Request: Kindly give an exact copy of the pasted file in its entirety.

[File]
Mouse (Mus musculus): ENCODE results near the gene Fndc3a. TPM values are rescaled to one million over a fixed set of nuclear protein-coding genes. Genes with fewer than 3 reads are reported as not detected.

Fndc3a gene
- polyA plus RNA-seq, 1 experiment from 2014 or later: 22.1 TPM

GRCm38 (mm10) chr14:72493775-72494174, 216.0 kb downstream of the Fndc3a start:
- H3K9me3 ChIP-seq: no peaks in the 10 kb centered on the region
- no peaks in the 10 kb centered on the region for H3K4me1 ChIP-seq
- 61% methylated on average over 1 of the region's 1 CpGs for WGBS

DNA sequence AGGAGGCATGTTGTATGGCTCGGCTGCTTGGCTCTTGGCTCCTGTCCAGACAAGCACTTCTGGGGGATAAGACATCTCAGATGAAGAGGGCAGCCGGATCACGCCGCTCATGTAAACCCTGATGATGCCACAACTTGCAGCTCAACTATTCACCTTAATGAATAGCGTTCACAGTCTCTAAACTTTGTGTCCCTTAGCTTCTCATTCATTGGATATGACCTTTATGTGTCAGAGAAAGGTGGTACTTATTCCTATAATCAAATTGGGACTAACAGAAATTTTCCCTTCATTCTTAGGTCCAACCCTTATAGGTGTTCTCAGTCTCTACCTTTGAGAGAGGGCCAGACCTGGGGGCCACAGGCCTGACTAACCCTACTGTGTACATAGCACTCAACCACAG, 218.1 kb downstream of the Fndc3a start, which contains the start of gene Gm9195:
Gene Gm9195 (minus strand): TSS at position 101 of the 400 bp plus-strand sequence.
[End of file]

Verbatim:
Mouse (Mus musculus): ENCODE results near the gene Fndc3a. TPM values are rescaled to one million over a fixed set of nuclear protein-coding genes. Genes with fewer than 3 reads are reported as not detected.

Fndc3a gene
- polyA plus RNA-seq, 1 experiment from 2014 or later: 22.1 TPM

GRCm38 (mm10) chr14:72493775-72494174, 216.0 kb downstream of the Fndc3a start:
- H3K9me3 ChIP-seq: no peaks in the 10 kb centered on the region
- no peaks in the 10 kb centered on the region for H3K4me1 ChIP-seq
- 61% methylated on average over 1 of the region's 1 CpGs for WGBS

DNA sequence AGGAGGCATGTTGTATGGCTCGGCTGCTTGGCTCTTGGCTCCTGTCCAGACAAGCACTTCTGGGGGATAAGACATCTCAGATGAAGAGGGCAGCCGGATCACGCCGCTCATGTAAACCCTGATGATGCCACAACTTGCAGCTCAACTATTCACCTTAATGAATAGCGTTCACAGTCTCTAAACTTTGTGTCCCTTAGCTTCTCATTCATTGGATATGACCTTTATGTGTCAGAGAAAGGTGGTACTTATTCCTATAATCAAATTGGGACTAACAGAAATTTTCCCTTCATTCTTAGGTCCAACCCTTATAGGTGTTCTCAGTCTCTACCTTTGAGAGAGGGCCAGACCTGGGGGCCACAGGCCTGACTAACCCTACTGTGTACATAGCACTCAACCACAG, 218.1 kb downstream of the Fndc3a start, which contains the start of gene Gm9195:
Gene Gm9195 (minus strand): TSS at position 101 of the 400 bp plus-strand sequence.